I couldn't. Well, technically, I couldn't "delete" it, but I was able to "deactivate" it, making me think that Facebook owns the past decade of my presence on its platform for perpetuity. According to its notification to me, the deactivation merely disabled my profile and removed my name and photo from most of the things I've shared on Facebook. "Some information may still be visible to others, such as your name in their friends list and messages you sent."
If advanced audience-targeting platform Cambridge Analytica was -- as critics have charged -- used as a form of "weaponized propaganda" during the 2016 U.S. presidential campaign, then Facebook was its ammunition. That's one of the epiphanies revealed in a series of stories published by "The New York Times" over the weekend, which reported that Cambridge Analytica "harvested private information from the Facebook profiles of more than 50 million users without their permission," which the paper described as a data "breach" enabling those users to be targeted based on their "private social media activity."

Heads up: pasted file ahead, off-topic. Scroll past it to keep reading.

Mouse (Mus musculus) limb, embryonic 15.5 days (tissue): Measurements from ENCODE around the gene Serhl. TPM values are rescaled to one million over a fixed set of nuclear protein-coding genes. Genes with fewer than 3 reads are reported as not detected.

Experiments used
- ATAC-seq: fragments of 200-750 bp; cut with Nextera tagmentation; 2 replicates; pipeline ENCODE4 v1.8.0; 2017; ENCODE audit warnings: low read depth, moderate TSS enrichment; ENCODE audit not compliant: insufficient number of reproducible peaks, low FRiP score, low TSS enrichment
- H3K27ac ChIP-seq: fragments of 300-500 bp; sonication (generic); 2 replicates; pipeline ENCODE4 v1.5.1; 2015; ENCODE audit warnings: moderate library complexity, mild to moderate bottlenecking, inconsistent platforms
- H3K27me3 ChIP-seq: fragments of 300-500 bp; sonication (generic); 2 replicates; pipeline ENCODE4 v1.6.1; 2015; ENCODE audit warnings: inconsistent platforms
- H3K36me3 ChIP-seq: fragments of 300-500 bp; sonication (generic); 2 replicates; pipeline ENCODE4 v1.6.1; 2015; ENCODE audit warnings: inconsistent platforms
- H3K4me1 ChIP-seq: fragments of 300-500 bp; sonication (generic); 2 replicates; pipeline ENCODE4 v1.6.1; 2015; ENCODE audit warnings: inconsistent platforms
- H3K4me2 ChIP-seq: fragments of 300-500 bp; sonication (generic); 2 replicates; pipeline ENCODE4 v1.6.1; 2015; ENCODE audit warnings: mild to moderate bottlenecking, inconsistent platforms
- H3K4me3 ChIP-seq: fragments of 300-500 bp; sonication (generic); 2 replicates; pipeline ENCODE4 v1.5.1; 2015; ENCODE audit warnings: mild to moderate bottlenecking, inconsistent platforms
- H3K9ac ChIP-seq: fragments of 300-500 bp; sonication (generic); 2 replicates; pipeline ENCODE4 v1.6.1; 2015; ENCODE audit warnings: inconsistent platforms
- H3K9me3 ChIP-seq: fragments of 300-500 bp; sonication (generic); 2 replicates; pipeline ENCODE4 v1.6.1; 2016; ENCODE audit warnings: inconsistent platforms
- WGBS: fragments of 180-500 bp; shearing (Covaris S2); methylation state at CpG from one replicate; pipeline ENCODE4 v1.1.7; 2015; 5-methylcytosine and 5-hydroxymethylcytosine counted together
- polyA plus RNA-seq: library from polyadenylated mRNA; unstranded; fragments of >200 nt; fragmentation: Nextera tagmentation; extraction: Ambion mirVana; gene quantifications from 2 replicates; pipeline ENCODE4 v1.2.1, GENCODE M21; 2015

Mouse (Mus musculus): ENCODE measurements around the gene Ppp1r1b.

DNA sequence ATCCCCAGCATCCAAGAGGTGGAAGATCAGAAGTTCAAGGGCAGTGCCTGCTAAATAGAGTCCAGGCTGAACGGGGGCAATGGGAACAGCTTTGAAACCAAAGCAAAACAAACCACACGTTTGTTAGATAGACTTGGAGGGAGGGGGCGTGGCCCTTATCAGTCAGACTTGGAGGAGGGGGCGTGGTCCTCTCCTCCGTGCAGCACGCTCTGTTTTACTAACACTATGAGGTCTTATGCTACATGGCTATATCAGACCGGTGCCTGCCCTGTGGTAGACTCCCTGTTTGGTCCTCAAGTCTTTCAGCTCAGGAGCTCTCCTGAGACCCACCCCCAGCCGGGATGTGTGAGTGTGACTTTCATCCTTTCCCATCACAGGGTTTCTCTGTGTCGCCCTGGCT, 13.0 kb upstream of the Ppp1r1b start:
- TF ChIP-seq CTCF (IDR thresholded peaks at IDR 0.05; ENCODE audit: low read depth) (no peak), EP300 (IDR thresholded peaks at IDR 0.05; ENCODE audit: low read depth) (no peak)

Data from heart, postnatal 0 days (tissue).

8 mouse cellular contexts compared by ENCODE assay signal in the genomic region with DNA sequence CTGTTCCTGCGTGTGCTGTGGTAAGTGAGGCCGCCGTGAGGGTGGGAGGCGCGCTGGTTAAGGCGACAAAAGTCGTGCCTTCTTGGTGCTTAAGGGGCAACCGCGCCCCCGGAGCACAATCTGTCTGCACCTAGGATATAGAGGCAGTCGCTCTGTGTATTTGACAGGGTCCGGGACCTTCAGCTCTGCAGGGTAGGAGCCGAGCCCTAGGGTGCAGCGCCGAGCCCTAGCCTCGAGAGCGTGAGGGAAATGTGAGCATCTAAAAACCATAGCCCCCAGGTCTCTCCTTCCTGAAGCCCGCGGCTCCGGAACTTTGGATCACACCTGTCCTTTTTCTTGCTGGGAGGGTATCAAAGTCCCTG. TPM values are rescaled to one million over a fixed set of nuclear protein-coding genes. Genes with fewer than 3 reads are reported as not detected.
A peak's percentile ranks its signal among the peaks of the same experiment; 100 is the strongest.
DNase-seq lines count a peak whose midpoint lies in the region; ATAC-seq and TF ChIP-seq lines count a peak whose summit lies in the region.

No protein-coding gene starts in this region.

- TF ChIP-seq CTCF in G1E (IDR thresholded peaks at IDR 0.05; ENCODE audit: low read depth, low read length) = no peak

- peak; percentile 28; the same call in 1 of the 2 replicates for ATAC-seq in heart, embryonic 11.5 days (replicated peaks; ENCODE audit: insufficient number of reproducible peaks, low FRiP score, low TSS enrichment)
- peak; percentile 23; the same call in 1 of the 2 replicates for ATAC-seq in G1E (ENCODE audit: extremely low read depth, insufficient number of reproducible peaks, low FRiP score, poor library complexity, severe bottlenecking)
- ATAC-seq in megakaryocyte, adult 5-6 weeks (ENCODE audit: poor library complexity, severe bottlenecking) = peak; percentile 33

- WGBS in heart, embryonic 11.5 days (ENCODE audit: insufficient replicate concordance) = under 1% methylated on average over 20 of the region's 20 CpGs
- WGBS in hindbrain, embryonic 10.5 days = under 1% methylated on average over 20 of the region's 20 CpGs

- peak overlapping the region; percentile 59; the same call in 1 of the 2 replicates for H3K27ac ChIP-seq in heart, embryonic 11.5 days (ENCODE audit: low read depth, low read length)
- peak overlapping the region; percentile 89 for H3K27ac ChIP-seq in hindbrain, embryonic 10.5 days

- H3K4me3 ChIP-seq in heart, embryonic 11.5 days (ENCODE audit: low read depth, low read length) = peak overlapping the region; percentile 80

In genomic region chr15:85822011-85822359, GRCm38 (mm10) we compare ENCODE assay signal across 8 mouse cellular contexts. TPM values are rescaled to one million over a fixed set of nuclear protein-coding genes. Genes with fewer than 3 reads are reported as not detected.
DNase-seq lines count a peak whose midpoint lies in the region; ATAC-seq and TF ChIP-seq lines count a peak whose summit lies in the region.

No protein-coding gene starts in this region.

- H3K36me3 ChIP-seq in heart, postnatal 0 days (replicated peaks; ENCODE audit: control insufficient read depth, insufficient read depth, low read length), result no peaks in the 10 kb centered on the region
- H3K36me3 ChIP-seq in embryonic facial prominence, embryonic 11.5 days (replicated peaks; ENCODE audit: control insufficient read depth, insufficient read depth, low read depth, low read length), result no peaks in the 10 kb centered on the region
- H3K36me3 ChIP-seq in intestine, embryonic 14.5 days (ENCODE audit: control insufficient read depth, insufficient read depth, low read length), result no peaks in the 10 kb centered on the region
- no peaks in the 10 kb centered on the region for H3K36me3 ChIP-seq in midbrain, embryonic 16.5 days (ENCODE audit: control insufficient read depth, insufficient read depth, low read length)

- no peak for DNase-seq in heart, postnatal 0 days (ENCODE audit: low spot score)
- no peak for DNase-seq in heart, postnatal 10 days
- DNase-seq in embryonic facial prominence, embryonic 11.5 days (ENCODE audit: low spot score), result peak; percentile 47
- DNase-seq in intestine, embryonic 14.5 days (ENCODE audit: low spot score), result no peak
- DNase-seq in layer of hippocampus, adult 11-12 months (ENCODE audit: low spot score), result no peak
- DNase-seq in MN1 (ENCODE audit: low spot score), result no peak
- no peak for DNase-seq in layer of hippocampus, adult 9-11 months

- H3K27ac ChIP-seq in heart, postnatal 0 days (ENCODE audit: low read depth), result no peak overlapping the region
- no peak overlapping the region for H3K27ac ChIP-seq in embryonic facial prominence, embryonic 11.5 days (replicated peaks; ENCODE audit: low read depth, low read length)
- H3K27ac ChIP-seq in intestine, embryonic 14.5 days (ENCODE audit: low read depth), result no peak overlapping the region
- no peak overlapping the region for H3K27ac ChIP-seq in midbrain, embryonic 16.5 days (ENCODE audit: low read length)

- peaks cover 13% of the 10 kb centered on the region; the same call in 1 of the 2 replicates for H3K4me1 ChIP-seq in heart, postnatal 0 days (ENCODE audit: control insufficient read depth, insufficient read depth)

This blog was never supposed to be about "programmatic." At least not strictly speaking. It was supposed to be about time. How we trade it. How we communicate through and experience things through it. How we think about the value of everything, because of it.
Ads.txt has reached another critical mass milestone, penetrating more than 50% of the top 5,000 programmatic sites, according to the latest analysis released by Pixalate. In total, that represents more than 150,000 publishers, but more significantly, it represents to creme de la creme of digital publishing used by big brands and major programmatic media buyers. The speed of adoption does not appear to be decelerating -- in the first two months of 2018, 65,000 new publishers adopted ads.txt, expanding the marketplace by 72% -- that it might be time to shift the focus from sites that have adopted the IAB-led ...